Pessimistic about job prospects in New Zealand, nursing students are looking across the Tasman.
A snapshot survey of Dunedin third-year nursing students shows most want a job in New Zealand but the vast majority are pessimistic about their chance of success, believing they will have more luck in Australia.
Seventy of the about 75 final-year Otago Polytechnic nursing students responded to the survey carried out in late August.
While 81 per cent agreed they wanted to live and work in New Zealand on graduation, nearly 85 per cent thought they would have to move overseas to get full-time work as a nurse – with Australia the most likely destination.
Only 53 per cent agreed with the statement ‘full-time nursing work for new graduates was easy to find in New Zealand’ and less than 10 per cent thought New Zealand had more full-time nursing jobs available for new graduates than Australia.
They also believe Australia could be more financially rewarding, with only 7.4 per cent thinking new graduate nurses in New Zealand would earn more than there Tasman rivals.
Otago Polytechnic survey initiator, Dr Jon Cornwall, from the School of Nursing and Dunedin School of Medicine, said the survey results of particular relevance to prospective employers were the high importance students placed on which city they lived in and how much they earned.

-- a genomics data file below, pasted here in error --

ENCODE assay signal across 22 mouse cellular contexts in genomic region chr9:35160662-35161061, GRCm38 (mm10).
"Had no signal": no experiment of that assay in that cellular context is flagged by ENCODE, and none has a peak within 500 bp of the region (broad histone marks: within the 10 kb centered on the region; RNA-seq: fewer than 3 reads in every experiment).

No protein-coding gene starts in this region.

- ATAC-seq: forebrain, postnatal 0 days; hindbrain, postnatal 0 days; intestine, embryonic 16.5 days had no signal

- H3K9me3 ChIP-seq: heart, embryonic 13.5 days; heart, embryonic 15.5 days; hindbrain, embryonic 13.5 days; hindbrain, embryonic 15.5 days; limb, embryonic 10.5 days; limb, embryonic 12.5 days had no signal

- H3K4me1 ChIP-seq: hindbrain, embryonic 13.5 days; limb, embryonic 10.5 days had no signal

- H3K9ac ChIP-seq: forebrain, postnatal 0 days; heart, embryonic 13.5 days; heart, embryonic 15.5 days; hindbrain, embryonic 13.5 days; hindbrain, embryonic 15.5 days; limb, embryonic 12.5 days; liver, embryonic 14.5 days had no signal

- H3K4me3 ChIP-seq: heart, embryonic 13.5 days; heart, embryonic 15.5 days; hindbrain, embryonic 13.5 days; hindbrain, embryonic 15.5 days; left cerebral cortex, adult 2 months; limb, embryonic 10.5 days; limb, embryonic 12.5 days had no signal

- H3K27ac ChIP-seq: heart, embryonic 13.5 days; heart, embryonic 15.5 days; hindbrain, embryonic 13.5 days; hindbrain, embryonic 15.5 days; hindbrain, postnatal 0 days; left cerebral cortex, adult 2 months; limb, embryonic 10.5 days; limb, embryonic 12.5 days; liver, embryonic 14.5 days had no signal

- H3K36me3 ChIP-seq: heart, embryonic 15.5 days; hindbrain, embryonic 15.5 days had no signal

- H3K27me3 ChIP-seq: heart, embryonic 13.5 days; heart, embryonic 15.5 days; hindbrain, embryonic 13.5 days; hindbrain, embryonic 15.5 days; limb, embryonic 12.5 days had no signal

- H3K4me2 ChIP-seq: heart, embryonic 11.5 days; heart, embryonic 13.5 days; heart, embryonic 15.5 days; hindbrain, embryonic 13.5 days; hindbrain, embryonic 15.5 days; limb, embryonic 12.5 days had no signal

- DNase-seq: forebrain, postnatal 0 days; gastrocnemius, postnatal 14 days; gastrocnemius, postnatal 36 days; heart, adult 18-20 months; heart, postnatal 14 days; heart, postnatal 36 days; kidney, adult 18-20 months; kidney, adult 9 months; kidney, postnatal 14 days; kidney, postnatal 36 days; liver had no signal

Nearly 60 per cent said the city they chose to live in was more important than the type of work and nearly 75 per cent rated income as more important than the type of work.
But what won out overall was where the job was, with 70 per cent saying the city they lived in was more important than income.
Linda Kinniburgh, head of Otago Polytechnic’s nursing school, said students were well aware that in recent years the district health board could only take on a third or less of local graduates and, while a number had gone to Australia in the past, she thought the trend had been less last year.
About 70 per cent of the cohort were in their early 20s, mobile and aware that new graduates could earn more in Australia.
She said she overheard a student recently talking about the strikingly different responses she got to her three new graduate place applications, with the Australian hospital being enthusiastic and proactive yet there had been no response from the New Zealand hospitals.
Kinniburgh said she was aware DHBs’ current financial situation and low vacancies made recruiting more difficult, but also noted Australian employers were quicker to have their marketing material available to students and were very proactive.Do you have an idea for a story?
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